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Maria do Céu Quintas

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The Great Lockdown is an extraordinary opportunity for us to reinvent ourselves

Aurora Pedro Pinto

Chairman of the Livraria Lello Board of Directors

Aurora Pedro Pinto

We are going through a health crisis, but we are also entering the worst financial crisis since the Great Depression. These are the words of the IMF, which has already named this economic crisis The Great Lockdown.
No one is in doubt that this is a time of enormous challenges. For the NHS, for the government, for families, for businesses. But also for culture and tourism, which represents more than 8% of the national GDP, and which is one of the areas that is suffering most from this pandemic.
The Livraria Lello bookshop has also been closed since March 13, in a decision taken as a preventive measure. Since that day we have tried to tell the community, the country and the world that we are still here, and that we will return as soon as possible. And since that day we have been trying to find solutions to minimise the impact of this pandemic on the lives of our readers. It was with this goal in mind that on April 01 we launched the world’s first Drive-Thru bookseller’s, and since then we have been offering hundreds of books every day, at considerable financial effort, rewarded by letters and messages of thanks from our readers. Also in April we launched the Tales of Quarantine Award, which aims to reward six new authors with prize money and a publishing contract. With these actions we are showing that we are here to support the community, that we will open our doors again, and be an anchor in tourism and culture.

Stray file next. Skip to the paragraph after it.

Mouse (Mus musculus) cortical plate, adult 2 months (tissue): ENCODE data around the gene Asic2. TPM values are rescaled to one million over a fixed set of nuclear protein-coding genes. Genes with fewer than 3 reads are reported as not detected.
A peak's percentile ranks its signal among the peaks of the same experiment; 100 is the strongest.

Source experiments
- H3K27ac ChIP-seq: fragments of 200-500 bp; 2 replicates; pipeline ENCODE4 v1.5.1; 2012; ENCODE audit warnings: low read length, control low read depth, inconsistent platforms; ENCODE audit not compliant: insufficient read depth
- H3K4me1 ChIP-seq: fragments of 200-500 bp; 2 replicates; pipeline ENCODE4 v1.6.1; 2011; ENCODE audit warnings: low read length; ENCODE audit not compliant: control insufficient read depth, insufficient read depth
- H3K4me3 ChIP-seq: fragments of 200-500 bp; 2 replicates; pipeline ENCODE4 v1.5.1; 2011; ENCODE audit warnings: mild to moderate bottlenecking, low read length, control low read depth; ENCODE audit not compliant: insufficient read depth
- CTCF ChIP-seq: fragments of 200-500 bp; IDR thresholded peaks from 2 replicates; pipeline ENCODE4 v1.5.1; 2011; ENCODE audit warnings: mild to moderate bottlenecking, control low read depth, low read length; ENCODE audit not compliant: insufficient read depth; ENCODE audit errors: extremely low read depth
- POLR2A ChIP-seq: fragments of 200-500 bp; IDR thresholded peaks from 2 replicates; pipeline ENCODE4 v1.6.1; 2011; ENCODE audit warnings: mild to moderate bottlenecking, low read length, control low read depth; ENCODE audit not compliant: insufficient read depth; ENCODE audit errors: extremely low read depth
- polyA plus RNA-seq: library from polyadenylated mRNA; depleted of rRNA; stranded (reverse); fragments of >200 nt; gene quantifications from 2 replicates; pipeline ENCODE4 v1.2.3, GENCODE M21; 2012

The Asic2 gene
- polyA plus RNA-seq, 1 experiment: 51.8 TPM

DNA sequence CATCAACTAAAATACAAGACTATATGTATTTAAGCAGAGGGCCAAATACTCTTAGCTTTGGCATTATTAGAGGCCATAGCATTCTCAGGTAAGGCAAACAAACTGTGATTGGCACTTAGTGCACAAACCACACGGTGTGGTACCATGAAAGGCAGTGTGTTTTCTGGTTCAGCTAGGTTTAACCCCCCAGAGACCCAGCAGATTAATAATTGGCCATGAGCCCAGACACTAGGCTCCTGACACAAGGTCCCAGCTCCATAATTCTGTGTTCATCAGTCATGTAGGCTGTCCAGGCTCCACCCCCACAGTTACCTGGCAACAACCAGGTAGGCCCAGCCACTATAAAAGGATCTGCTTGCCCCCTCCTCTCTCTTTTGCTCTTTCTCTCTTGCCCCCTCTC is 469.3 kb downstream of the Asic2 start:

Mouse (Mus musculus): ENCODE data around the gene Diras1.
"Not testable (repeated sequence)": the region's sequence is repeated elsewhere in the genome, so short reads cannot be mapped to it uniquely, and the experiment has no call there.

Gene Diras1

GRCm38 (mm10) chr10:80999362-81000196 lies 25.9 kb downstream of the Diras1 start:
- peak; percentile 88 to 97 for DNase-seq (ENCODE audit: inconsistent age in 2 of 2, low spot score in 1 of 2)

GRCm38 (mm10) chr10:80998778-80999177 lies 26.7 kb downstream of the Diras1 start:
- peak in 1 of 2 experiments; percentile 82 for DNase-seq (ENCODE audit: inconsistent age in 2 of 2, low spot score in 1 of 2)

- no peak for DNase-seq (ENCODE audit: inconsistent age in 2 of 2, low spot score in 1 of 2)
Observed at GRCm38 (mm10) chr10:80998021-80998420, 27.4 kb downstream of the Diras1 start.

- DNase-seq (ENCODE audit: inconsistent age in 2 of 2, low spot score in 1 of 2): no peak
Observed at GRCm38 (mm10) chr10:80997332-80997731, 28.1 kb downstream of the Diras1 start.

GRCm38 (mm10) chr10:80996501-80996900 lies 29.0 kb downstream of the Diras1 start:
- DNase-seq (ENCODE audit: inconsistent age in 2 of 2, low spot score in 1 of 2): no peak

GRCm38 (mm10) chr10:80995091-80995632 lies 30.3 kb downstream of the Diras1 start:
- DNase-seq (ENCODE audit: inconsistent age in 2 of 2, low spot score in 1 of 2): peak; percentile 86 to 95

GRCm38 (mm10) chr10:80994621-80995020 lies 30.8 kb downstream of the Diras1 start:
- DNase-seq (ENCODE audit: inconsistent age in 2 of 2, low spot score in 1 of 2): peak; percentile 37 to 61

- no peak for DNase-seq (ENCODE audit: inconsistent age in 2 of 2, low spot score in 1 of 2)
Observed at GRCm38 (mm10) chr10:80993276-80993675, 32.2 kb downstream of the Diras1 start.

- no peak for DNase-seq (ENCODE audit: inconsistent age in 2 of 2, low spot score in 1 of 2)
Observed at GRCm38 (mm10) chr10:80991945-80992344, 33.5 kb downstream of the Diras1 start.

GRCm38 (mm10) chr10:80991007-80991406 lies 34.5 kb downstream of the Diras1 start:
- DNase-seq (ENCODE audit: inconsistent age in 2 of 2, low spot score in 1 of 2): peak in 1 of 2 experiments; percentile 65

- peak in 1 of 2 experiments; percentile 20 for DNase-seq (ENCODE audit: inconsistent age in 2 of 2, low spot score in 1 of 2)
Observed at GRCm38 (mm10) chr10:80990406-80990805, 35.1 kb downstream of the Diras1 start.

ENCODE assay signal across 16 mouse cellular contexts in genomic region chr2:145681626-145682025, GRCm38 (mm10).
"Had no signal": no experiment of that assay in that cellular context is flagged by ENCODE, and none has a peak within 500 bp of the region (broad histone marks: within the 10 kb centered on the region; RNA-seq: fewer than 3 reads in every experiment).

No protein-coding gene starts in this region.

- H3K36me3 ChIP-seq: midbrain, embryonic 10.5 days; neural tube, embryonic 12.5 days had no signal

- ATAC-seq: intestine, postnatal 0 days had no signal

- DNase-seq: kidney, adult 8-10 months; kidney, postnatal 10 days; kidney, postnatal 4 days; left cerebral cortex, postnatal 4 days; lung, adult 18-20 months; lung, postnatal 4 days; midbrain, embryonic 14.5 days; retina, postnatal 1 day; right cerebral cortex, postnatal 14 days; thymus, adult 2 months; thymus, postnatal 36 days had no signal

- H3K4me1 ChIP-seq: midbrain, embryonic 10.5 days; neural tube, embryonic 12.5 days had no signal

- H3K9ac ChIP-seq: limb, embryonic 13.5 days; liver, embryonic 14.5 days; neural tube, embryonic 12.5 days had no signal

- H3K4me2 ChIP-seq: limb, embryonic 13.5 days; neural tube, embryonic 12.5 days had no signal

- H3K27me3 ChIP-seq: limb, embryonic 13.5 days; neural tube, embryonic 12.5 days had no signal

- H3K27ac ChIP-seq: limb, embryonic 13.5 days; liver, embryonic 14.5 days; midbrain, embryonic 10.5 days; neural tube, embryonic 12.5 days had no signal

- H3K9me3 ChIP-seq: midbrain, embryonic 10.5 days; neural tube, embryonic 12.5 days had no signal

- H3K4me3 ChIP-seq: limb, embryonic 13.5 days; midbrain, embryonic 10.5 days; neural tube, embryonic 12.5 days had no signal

At first, nothing will be the same as before. When we open, and at least until the end of the year, we will stop welcoming people from all over the world, and we will start welcoming tourists who travel by car: Portuguese and Spanish from nearby regions. Of the more than 1.2 million visitors we welcomed in 2019, less than 15% were Portuguese and about 35% Spanish. If we think that of these Spaniards we will lose those who travel by plane, we can see that when we open doors we will have, in the best scenario, 25% of the visitors that we used to welcome. This will be until September only, because after the middle of that month, with the return to school and work, this percentage will decrease during the week, and will only carry on at weekends.
Given this scenario, it is essential that the various cultural and tourism players quickly realise that they will have to reinvent themselves and above all else unite if we all want to get through this crisis. This is an extraordinary opportunity to look at our business and reinvent ourselves, putting our efforts into better qualified, more supportive and more sustainable experiences.

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